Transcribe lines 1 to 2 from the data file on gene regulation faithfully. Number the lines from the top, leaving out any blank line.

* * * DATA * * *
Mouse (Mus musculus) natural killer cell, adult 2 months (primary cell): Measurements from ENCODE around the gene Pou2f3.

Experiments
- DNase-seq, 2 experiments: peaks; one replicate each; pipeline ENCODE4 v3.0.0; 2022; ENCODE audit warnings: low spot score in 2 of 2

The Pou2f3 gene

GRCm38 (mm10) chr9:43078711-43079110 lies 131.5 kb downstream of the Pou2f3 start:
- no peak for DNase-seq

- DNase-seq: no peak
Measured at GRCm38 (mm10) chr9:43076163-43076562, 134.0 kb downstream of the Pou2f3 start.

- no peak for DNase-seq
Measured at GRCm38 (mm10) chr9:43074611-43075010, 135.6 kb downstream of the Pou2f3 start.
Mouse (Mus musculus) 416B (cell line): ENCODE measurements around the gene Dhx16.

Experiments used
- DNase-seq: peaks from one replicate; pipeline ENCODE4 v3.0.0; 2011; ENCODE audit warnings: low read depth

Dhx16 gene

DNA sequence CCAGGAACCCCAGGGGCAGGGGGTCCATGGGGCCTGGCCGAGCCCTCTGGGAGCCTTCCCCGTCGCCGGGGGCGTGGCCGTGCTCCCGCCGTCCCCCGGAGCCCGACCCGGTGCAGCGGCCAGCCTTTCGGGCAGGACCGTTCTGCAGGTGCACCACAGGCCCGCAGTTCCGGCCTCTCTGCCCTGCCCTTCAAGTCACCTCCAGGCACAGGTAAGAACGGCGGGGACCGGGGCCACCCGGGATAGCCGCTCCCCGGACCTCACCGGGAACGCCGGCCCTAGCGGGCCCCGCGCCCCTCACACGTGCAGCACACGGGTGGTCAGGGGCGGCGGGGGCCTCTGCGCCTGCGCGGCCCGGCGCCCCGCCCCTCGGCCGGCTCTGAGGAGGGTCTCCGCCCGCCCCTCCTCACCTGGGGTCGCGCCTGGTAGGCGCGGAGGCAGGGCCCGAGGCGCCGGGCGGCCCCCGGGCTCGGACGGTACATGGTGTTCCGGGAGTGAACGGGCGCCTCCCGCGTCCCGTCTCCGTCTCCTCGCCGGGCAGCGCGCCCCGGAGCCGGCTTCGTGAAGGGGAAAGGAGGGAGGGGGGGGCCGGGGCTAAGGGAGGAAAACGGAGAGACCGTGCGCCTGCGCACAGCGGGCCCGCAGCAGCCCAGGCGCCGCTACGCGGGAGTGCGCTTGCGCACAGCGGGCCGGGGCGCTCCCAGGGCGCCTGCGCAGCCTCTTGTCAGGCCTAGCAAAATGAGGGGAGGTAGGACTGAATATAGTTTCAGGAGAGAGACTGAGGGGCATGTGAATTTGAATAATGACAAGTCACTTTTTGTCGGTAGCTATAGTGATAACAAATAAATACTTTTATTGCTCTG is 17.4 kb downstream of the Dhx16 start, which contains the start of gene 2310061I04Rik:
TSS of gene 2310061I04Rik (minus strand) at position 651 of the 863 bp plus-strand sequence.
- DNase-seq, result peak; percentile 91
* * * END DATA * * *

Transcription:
Mouse (Mus musculus) natural killer cell, adult 2 months (primary cell): Measurements from ENCODE around the gene Pou2f3.

Experiments